by Dave Fidlin, for The Center Square
(The Center Square) – The number of working Vermont adults age 25 to 54 has declined since the pandemic’s onset, according to a recently released report.
Analysts with Pew Charitable Trusts, a nonprofit public policy organization, stacked up states’ working-age employment rates from the first quarter of 2020 and compared them to the first quarter of 2023.In the report – authored by Pew researchers Joanna Biernacka-Lievestro, John Hamman, and Page Forrest – 24 states were found to have lagging employment rates in what has been described as the “prime working age” cohort of the labor market.
With a 2.8% decrease in the three-year comparison, Vermont was among the half of the country that has been in decline.
According to the report, 84.2% of Vermont’s prime working-age adults participated in the workforce in the first quarter of 2020. Three years later, the rate declined to 81.4%.Explaining the basis for the report and its findings, Biernacka-Lievestro, Hamman and Forrest said a diminished labor market can have several negative consequences.“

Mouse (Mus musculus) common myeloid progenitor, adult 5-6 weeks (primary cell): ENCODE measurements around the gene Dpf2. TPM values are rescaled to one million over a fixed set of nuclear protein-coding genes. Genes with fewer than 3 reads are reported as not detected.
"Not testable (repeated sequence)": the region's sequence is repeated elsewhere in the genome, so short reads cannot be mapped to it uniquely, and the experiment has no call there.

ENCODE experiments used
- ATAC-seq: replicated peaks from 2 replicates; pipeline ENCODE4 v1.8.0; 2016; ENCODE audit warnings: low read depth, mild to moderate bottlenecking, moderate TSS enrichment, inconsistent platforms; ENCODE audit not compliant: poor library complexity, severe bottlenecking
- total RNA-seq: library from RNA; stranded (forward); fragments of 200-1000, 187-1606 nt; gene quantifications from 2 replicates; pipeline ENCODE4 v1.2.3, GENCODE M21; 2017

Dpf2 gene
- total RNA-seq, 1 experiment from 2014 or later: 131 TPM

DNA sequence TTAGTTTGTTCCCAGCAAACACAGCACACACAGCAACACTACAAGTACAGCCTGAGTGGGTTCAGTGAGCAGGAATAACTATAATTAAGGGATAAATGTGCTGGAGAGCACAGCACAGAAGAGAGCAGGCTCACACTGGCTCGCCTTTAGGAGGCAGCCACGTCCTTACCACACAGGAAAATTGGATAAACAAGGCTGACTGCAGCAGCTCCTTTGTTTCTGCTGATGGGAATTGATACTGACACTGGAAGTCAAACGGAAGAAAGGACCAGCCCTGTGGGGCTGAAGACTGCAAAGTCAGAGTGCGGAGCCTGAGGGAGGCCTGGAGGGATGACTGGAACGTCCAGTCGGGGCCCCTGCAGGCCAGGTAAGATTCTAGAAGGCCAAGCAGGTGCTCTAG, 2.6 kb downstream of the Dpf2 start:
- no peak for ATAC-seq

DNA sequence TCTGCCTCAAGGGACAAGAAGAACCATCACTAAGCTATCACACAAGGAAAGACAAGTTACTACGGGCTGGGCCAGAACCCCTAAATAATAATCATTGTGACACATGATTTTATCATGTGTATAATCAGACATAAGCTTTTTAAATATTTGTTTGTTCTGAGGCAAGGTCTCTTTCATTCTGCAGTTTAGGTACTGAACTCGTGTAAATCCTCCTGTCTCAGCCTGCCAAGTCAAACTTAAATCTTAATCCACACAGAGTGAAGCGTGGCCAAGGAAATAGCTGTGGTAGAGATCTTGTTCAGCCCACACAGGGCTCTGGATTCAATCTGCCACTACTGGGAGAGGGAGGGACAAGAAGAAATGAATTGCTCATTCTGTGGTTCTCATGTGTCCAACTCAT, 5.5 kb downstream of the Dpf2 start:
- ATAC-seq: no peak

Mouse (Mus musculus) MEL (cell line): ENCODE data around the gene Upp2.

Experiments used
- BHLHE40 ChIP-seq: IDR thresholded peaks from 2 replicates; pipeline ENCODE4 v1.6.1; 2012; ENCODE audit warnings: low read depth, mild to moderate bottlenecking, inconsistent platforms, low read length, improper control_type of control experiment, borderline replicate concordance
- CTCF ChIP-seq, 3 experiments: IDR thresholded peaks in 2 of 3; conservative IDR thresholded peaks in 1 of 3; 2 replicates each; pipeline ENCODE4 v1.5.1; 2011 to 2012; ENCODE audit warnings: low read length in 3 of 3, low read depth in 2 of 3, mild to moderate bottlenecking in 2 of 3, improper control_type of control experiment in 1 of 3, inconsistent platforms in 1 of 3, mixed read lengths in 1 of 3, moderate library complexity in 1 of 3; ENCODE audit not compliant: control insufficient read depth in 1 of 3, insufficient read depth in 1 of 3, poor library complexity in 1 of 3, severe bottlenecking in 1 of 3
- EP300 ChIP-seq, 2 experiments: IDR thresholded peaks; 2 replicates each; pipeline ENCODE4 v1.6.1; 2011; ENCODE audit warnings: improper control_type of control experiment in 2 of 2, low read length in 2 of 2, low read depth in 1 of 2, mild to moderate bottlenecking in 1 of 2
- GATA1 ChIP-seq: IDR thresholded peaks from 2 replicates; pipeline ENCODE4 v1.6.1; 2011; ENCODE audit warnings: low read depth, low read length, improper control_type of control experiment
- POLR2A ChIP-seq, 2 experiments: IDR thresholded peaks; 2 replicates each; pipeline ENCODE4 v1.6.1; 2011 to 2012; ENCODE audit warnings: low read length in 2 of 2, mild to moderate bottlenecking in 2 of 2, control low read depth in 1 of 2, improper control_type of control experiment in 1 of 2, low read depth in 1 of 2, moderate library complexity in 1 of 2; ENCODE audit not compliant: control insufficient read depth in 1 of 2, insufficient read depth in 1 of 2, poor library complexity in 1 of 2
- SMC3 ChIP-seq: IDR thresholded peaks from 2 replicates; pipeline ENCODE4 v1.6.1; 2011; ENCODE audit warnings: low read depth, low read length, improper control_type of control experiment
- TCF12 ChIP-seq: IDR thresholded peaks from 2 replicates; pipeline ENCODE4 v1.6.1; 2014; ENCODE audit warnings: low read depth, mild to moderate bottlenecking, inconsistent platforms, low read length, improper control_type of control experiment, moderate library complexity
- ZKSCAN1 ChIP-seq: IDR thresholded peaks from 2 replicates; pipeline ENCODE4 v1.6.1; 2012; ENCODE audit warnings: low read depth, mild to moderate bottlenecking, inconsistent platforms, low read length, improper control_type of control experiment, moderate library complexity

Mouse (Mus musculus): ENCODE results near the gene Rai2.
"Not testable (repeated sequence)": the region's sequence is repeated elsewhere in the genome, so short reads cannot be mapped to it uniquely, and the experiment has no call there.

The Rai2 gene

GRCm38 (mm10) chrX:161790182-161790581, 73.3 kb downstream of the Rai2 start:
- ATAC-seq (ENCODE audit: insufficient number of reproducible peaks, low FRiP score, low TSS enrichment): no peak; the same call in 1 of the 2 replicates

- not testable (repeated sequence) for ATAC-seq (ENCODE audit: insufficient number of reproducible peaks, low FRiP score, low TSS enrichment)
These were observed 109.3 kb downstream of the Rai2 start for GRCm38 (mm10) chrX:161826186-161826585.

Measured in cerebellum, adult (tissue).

Changes in employment rates can affect both sides of a state’s budget ledger,” the report says. “More people without jobs typically translates into higher demand for government services and reduced tax revenues.”
Vermont currently outperforms the national unemployment rate in all age groups, based on statistics from state officials.
According to data from the Vermont Department of Labor, the state’s seasonally adjusted unemployment rate in May – the most recent reporting period available – was 2.1%. Nationwide, the seasonally adjusted unemployment rate in that same period was 3.7%.In New England, Vermont notched one of the lowest unemployment rates in the summer. Only one state within the northeast – New Hampshire – outpaced Vermont, with a 1.9% unemployment rate in May.
According to the Vermont DOL’s dashboard, total unemployment insurance claims have been trending down. In the first week of July, 321 claims were filed statewide, compared to 288 claims the year prior.
Nearly half of the claims filed in the week ended July 8 were in the services industry. Construction and trades accounted for 4% and 3% of the claims filed.
In the Pew study, West Virginia notched the most significant 3-year decline – 5.4%. Utah had the highest gain from 2020 to 2023, increasing its 25- to 54-year-old workforce by 3.8%.